That concert will also give Beilman a solo turn performing Eugène Ysaÿe’s Sonata in E Minor for Violin and the Escher will play Benjamin Britten’s Three Divertimentos for String Quartet. The next morning, Vieaux will have the stage to himself with Isaac Albeniz’s “Sevilla” and “Asturias” from Suite española for Guitar. And then there will be plenty of mixing and matching over the four performances. The festival really is a chance to watch world-class musicians play, in several senses of the word.
Beilman’s star is rising quickly in the 2010s with appearances around the world, particularly in chamber settings, and an Avery Fisher career grant to his credit.
Vieaux has recordings of works by J.S. Bach and Astor Piazolla to his credit, serves as the head of the Guitar Department at the Cleveland Institute of Music, and he is a co-founder of The Curtis Institute of Music’s Classical Guitar Department.
The Escher String Quartet does take its name from the Dutch artist M.C. Escher, famous for works such as interweaving stair cases, and has racked up a distinguished list of venues and achievements over its eight years together, including being invited to perform at Itzhak Perlman’s summer festival. Its recorded catalog includes works by Alexander von Zemlinsky and Amy Beach.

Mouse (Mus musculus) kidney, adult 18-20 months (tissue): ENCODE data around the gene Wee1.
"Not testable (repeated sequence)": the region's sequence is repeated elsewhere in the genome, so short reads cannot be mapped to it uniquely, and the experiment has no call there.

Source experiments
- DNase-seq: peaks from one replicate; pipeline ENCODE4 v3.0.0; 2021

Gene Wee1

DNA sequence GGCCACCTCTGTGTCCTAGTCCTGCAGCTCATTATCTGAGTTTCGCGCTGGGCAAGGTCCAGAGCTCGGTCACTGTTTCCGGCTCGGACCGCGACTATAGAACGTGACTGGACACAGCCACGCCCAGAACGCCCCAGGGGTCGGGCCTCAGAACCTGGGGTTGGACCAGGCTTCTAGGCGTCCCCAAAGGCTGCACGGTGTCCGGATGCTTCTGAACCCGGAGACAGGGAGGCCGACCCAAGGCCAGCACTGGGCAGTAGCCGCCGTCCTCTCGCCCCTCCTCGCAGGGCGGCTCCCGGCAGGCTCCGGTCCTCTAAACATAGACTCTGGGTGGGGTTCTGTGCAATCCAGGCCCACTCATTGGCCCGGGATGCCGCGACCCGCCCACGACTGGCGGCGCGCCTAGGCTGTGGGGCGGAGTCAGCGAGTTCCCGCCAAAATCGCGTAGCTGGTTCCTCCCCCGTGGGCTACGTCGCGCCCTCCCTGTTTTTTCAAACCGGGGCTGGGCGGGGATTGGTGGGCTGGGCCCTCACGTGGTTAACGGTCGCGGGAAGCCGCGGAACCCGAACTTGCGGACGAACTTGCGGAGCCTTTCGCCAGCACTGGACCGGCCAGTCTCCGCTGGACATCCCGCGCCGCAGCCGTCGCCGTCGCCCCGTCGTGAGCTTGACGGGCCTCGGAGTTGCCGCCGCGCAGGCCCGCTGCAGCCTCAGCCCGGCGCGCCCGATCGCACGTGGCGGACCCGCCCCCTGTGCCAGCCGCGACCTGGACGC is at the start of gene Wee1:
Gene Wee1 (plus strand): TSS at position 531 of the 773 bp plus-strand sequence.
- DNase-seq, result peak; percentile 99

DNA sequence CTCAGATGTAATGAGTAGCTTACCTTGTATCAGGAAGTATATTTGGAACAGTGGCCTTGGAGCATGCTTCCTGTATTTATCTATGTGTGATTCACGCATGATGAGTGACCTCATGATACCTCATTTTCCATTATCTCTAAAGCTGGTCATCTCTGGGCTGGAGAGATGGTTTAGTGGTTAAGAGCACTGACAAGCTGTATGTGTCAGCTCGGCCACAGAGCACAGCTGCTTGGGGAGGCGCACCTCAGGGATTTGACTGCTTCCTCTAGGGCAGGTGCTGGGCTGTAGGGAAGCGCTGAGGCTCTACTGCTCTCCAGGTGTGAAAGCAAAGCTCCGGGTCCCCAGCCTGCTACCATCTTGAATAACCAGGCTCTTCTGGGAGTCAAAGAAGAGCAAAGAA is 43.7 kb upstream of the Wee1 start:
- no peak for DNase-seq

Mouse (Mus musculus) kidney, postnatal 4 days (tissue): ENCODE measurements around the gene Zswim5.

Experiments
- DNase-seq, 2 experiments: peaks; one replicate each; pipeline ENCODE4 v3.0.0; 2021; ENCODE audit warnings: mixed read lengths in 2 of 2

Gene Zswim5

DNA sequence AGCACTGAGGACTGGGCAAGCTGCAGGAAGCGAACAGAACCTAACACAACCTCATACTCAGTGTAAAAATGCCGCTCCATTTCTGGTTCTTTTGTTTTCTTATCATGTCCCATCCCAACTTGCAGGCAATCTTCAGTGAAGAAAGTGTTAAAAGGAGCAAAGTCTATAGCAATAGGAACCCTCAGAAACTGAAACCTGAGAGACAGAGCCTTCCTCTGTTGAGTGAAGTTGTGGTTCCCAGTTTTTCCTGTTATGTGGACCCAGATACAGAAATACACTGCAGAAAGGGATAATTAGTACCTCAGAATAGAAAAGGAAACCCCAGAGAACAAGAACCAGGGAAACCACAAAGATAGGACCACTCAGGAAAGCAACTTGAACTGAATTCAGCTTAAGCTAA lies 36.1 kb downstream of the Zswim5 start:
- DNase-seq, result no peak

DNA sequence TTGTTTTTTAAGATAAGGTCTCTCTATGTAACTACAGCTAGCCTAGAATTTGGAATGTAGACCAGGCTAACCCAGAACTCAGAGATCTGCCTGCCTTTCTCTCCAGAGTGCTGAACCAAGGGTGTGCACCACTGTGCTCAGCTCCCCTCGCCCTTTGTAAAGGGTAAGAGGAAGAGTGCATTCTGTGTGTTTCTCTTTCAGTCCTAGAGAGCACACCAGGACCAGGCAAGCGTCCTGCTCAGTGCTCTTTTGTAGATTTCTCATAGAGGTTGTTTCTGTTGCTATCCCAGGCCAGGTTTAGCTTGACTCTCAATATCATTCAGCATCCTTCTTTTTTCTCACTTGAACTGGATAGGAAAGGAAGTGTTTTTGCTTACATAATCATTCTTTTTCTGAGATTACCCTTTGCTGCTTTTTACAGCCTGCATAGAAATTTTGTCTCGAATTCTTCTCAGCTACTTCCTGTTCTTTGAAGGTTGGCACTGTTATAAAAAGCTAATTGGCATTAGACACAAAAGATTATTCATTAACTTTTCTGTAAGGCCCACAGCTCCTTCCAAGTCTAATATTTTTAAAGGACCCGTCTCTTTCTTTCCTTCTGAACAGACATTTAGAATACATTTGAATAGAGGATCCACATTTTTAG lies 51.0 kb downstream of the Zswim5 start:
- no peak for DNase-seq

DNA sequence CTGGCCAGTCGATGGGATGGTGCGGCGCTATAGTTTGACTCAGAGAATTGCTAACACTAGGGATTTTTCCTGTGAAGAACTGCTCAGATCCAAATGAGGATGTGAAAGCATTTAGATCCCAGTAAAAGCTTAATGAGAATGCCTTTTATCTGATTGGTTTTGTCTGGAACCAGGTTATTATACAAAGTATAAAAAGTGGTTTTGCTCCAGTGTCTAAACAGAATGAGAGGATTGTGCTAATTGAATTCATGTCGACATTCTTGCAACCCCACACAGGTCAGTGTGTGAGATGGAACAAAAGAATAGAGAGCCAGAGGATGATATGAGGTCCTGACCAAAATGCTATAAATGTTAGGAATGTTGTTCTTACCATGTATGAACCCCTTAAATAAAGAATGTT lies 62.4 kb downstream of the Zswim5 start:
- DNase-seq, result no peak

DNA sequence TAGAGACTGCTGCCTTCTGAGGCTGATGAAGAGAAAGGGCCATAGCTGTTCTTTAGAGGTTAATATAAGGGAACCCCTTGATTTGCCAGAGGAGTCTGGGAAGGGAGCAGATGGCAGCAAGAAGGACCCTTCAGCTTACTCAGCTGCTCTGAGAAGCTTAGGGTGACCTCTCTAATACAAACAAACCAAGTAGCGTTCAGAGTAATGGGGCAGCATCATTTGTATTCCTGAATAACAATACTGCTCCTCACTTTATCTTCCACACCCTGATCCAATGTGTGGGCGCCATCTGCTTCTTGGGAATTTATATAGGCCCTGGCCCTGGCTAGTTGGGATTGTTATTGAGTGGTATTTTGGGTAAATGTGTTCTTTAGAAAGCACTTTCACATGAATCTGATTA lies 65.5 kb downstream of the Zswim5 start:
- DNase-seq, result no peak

May22Filed under: Classical Music, Norton Center for the Arts, Podcasts; Tagged as: Astor Piazolla, Centre College, Chamber Music Festival of the Bluegrass, Chamber Music Society of Lincoln Center, David Finkel, Escher String Quartet, Franz Schubert, Heitor Villa-Lobos, Jakor Koranyi, Joseph Silverstein, Ludwig Van Beethoven, Memorial Day weekend, Music@Menlo, Norton Center for the Arts, Orion String Quartet, Shaker Village of Pleasant Hill, Stephen Collins Foster, Wu Han, Yura Lee